|NJUGUNA, WAMBUI - UNIVERSITY OF OREGON|
|LISTON, AARON - OREGON STATE UNIVERSITY|
|CRONN, RICHARD - U.S. FOREST SERVICE (FS)|
|ASHMAN, TIA-LYNN - UNIVERSITY OF PITTSBURGH|
Submitted to: Molecular Phylogenetics and Evolution
Publication Type: Peer Reviewed Journal
Publication Acceptance Date: 8/30/2012
Publication Date: 9/13/2012
Citation: Njuguna, W., Liston, A., Cronn, R., Ashman, T., Bassil, N.V. 2012. Insights into phylogeny, sex function and age of Fragaria based on whole chloroplast genome sequencing. Molecular Phylogenetics and Evolution. http://dx.doi.org/10.1016/j.bbr.2011.03.031.
Interpretive Summary: The cultivated strawberry is one of the youngest domesticated plants, developed in France in the 1700s from chance hybridization between two western hemisphere strawberries. However, little is known about the evolution of strawberry plants that gave rise to this important fruit crop. We examined maternally inherited DNA from 21 strawberry types or species. We found out that the western North American diploid (with only two sets of chromosomes as compared with the eight present in the domestic strawberry cultivars) strawberry is the likely mother to the domestic strawberry and its immediate ancestors. Two groups of this North American diploid type were identified. A Pacific Coast group was found in British Columbia, Oregon and California while the other group was distributed in Idaho and Colorado. The Pacific Coast group appears to have contributed as both the maternal lineage and a source of male-sterility in strawberries. We also found evidence that the loss of male and female function can follow increase in numbers of chromosomes. Strawberry has apparently attained its current distribution at comparable latitudes across the equator but not in the tropics in the past 1.72 million years. The strawberry group containing the domestic strawberry ancestors is estimated to be younger than expected, at less than 573,000 years old.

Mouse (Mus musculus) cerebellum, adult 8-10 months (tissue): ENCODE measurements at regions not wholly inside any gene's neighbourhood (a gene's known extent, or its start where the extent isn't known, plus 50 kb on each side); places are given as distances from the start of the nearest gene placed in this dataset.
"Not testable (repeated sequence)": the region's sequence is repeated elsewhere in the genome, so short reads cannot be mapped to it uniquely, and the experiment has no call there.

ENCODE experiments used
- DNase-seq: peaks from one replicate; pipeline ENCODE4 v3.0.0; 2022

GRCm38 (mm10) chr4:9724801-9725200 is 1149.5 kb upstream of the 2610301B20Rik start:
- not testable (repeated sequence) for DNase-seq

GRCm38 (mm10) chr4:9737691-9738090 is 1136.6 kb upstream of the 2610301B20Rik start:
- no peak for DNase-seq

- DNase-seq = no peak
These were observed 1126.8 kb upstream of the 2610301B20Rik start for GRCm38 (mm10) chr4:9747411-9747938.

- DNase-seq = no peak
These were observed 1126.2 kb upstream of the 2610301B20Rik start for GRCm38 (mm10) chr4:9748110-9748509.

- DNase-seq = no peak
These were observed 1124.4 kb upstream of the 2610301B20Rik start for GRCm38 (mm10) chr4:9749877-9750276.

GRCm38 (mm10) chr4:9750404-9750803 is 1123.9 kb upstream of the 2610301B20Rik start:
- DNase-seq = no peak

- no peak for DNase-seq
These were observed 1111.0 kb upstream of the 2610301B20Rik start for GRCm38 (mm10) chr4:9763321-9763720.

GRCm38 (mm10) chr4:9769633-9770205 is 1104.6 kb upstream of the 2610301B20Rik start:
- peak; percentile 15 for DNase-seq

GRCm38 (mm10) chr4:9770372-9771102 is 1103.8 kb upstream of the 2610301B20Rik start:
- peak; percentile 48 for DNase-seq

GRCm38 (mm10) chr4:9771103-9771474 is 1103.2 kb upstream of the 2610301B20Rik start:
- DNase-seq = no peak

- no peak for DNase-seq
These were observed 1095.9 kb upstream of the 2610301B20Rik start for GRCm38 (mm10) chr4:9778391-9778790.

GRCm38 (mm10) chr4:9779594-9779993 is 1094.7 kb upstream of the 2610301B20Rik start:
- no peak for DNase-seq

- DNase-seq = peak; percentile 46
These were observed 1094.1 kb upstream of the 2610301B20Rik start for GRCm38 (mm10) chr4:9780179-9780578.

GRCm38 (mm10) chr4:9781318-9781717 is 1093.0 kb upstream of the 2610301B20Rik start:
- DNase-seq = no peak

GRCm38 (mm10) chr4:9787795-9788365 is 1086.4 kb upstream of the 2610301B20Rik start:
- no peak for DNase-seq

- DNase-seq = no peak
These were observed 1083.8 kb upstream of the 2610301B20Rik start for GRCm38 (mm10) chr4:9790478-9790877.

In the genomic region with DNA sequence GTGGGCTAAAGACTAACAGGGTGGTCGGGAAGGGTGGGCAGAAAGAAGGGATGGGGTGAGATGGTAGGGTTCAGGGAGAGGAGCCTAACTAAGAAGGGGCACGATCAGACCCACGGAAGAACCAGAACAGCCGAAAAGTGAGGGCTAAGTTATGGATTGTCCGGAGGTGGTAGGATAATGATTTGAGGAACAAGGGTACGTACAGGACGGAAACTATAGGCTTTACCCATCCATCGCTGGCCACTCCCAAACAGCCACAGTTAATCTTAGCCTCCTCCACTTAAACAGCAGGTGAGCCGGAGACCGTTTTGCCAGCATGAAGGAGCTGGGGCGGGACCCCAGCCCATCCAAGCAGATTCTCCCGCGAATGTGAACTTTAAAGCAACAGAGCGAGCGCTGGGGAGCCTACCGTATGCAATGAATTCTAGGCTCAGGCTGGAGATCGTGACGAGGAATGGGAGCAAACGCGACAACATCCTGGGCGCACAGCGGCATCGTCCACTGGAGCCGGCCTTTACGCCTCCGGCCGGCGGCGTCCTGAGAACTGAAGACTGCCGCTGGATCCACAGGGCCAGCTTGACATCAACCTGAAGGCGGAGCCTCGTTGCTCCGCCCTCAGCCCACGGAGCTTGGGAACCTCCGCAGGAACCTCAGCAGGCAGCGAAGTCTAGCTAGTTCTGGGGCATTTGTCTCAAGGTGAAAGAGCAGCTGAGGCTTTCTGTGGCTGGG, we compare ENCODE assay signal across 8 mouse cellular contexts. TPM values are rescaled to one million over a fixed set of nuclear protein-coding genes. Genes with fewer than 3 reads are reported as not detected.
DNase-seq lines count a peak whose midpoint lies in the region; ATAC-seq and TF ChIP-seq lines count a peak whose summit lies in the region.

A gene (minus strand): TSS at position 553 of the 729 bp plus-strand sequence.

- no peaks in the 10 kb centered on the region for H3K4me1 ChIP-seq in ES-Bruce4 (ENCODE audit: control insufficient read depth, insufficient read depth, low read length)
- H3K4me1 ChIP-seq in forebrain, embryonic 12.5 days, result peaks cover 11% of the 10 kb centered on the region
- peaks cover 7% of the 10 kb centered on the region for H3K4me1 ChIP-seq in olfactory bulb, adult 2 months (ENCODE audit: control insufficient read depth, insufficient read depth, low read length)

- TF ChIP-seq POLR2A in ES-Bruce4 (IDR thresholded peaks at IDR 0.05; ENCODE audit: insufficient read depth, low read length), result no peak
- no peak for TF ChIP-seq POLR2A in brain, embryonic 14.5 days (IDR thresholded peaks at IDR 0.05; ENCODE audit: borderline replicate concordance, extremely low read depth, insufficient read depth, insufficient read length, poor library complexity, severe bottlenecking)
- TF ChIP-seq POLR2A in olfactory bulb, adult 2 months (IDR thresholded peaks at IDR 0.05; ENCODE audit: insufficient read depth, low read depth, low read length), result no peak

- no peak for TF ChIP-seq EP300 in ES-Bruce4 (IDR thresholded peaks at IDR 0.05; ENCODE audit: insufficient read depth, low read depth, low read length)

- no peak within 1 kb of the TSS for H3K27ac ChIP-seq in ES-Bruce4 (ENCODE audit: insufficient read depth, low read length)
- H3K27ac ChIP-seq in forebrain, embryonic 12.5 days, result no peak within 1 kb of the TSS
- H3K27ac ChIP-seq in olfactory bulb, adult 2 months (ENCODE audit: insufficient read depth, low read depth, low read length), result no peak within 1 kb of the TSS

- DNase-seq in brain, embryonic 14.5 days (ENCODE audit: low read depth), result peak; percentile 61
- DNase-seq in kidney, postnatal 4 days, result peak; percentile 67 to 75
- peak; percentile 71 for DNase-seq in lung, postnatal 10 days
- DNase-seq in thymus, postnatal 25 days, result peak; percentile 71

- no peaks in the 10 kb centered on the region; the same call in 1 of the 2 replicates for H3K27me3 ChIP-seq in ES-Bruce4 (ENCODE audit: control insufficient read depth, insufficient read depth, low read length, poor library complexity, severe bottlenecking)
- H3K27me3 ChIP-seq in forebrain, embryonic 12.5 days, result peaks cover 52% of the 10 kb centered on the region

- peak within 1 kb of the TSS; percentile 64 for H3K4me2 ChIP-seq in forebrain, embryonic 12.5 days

Technical Abstract: The cultivated strawberry is one of the youngest domesticated plants, developed in France in the 1700s from chance hybridization between two western hemisphere octoploid species. However, little is known about the evolution of the species that gave rise to this important fruit crop. Phylogenetic analysis of chloroplast genome sequences of 21 Fragaria species and subspecies resolves the western North American diploid F. vesca ssp. bracteata as sister to the clade of octoploid/decaploid species. No extant tetraploids or hexaploids are directly involved in the ancestry of the octoploids. There is strong geographic segregation of chloroplast haplotypes in subsp. bracteata, and the gynodioecious Pacific Coast populations are implicated as both the maternal lineage and the source of male-sterility in the octoploid strawberries. Analysis of sexual system evolution in Fragaria provides evidence that the loss of male and female function can follow polyploidization, but does not seem to be associated with loss of self-incompatibility following genome doubling . Based on character-state mapping analysis, the evolution of two reproductive traits, mating and sexual system, within Fragaria is discussed. Fragaria has apparently attained its circumboreal and amphitropical distribution in the past 1.72 million years, and the octoploid clade is estimated to be less than 573,000 years old.